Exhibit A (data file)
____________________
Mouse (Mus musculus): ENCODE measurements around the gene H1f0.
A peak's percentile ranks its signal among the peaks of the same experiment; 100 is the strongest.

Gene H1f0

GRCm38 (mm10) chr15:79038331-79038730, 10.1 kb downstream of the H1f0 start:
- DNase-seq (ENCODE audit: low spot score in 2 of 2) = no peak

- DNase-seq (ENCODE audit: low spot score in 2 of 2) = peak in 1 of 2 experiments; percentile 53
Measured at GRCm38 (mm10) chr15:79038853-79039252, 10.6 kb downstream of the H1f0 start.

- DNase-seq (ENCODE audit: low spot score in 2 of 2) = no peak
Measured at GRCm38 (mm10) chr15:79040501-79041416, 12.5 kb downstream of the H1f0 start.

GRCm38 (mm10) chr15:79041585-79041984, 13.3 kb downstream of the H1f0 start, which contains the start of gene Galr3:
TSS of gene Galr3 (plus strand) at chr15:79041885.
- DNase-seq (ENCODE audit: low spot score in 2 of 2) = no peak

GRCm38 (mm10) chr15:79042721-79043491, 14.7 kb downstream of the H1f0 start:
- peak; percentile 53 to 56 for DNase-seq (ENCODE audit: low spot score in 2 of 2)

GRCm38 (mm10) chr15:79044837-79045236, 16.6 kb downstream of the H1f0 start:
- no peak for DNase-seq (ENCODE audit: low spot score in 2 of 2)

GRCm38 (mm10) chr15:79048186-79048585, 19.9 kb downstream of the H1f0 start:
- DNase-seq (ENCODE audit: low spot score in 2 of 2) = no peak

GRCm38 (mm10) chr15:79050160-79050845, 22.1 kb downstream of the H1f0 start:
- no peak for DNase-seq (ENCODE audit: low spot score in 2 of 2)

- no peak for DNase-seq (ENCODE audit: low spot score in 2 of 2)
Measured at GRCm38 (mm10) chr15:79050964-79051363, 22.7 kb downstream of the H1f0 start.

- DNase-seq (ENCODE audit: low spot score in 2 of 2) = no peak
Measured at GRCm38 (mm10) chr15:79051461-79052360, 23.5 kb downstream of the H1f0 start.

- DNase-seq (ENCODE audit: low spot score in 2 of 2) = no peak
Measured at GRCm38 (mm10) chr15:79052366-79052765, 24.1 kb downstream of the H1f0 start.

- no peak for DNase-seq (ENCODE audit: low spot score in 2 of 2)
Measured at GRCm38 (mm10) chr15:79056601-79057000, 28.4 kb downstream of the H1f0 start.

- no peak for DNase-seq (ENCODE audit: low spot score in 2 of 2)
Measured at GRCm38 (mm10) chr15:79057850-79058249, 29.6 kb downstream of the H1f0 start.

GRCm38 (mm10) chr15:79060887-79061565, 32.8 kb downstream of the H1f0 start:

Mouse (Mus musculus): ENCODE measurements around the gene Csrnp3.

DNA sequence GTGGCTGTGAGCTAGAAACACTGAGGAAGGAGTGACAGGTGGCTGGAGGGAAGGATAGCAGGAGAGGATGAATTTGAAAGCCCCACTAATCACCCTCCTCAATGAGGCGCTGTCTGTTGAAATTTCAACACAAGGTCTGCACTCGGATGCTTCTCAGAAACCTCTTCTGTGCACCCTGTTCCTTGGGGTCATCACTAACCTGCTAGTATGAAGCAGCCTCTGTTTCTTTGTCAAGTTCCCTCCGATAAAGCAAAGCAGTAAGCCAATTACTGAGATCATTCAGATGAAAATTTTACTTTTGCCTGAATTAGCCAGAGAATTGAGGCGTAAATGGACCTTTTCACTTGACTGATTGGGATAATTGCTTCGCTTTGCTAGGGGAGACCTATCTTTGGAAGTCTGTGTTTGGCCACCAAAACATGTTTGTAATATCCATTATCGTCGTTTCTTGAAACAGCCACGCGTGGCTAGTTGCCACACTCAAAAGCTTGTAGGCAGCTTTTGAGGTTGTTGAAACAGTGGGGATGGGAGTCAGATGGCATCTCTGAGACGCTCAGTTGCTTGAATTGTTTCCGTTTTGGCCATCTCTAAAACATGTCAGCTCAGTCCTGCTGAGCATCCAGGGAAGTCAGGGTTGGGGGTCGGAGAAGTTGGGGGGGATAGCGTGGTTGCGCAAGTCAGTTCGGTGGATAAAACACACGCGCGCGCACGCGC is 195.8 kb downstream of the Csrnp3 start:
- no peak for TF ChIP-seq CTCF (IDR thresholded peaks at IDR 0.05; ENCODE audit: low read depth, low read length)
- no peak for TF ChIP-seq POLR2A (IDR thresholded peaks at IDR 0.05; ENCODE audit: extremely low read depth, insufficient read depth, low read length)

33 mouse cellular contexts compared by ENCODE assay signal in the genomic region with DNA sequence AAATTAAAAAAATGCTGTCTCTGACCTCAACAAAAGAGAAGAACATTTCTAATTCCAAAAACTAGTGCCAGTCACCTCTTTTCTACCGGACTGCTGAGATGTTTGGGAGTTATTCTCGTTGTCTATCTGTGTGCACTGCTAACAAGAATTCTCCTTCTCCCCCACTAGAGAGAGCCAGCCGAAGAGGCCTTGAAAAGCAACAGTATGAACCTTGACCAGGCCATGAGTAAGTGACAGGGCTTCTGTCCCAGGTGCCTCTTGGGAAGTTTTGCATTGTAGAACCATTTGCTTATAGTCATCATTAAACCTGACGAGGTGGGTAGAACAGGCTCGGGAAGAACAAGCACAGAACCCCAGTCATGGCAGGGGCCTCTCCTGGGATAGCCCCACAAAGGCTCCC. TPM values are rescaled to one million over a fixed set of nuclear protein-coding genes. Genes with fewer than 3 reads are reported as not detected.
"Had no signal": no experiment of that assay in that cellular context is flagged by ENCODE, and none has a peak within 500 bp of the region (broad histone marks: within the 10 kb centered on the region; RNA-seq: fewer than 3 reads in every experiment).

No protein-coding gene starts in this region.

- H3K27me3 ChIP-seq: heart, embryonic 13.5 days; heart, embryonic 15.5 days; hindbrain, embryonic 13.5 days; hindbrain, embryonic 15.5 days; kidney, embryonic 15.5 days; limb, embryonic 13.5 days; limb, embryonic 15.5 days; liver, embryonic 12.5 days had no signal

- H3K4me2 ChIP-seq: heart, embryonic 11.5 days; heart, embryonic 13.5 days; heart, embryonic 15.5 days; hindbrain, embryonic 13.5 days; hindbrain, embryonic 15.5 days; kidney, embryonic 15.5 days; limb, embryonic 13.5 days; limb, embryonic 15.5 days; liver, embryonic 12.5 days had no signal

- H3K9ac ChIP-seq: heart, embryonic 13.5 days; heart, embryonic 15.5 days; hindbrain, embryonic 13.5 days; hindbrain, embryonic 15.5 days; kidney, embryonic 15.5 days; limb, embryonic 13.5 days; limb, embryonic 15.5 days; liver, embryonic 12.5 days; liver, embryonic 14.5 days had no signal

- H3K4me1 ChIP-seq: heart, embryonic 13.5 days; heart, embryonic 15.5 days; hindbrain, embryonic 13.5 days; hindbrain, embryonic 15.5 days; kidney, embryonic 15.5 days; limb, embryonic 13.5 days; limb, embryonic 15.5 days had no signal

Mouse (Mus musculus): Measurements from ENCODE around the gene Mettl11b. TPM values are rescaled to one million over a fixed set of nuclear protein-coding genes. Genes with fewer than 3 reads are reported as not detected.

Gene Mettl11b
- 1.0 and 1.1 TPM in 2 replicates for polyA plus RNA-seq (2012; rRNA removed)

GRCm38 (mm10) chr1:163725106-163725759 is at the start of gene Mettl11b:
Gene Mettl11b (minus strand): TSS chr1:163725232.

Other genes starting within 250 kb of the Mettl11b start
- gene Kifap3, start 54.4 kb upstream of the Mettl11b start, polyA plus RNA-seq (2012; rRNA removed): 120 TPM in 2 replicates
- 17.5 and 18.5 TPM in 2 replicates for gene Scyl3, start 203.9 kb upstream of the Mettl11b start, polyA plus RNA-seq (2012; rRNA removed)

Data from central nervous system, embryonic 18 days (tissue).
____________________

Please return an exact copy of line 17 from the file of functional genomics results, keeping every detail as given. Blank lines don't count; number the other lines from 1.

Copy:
GRCm38 (mm10) chr15:79048186-79048585, 19.9 kb downstream of the H1f0 start: